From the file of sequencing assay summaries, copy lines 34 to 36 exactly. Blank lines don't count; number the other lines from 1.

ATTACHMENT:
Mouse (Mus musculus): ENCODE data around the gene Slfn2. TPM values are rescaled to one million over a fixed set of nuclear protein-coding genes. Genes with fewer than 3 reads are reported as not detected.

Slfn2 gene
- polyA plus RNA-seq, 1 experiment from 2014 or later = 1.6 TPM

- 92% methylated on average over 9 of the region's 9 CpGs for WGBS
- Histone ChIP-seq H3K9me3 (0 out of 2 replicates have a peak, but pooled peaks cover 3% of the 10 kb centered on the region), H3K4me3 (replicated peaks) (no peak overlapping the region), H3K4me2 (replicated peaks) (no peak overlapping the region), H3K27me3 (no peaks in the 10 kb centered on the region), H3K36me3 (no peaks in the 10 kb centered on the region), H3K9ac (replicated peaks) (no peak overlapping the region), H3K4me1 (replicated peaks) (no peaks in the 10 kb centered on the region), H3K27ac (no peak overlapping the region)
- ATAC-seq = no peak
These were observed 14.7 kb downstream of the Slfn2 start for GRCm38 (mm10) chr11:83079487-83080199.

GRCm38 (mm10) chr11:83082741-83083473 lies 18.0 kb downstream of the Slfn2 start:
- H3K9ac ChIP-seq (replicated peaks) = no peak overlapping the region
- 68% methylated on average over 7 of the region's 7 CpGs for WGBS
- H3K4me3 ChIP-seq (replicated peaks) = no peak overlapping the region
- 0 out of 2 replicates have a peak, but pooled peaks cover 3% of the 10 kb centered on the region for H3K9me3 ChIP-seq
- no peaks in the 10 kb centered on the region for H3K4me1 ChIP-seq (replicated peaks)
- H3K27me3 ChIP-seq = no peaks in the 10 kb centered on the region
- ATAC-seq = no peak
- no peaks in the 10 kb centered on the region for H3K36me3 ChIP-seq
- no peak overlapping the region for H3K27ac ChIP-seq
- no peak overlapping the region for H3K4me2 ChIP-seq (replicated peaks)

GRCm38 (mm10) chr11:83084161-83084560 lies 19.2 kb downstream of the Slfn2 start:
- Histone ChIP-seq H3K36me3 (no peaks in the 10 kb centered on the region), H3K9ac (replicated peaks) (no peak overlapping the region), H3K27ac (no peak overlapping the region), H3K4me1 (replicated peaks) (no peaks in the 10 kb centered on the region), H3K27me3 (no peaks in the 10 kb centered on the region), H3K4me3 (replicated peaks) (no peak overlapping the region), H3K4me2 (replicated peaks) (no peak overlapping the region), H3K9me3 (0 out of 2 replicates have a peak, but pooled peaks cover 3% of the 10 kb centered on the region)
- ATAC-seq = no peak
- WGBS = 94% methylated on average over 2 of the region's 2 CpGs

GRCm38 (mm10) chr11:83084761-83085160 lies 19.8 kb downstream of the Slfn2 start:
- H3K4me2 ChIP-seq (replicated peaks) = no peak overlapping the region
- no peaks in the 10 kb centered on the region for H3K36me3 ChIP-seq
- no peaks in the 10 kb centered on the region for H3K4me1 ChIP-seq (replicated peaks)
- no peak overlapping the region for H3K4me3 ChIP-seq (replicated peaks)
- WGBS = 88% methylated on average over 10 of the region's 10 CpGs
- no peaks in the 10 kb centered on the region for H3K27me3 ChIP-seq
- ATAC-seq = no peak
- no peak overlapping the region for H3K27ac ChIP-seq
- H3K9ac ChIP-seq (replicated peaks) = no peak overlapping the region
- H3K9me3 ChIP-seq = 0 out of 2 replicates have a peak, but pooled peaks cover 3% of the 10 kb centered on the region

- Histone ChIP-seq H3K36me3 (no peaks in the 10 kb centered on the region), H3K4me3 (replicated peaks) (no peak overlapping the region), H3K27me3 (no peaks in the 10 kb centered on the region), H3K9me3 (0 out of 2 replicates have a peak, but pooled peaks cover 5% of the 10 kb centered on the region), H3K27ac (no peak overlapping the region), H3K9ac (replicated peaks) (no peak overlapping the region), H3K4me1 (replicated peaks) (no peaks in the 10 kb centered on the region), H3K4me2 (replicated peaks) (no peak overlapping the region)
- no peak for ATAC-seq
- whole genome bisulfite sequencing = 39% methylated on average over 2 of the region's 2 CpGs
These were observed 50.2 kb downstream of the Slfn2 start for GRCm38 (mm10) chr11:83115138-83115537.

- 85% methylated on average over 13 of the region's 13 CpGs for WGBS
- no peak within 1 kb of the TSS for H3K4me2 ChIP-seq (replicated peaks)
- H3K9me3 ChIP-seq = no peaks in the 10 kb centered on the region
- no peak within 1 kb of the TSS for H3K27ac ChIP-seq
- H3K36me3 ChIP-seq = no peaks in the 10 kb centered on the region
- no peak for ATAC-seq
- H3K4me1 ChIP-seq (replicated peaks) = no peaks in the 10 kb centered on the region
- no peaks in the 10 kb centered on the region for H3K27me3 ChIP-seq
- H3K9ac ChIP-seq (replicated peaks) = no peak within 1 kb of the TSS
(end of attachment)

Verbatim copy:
- Histone ChIP-seq H3K36me3 (no peaks in the 10 kb centered on the region), H3K4me3 (replicated peaks) (no peak overlapping the region), H3K27me3 (no peaks in the 10 kb centered on the region), H3K9me3 (0 out of 2 replicates have a peak, but pooled peaks cover 5% of the 10 kb centered on the region), H3K27ac (no peak overlapping the region), H3K9ac (replicated peaks) (no peak overlapping the region), H3K4me1 (replicated peaks) (no peaks in the 10 kb centered on the region), H3K4me2 (replicated peaks) (no peak overlapping the region)
- no peak for ATAC-seq
- whole genome bisulfite sequencing = 39% methylated on average over 2 of the region's 2 CpGs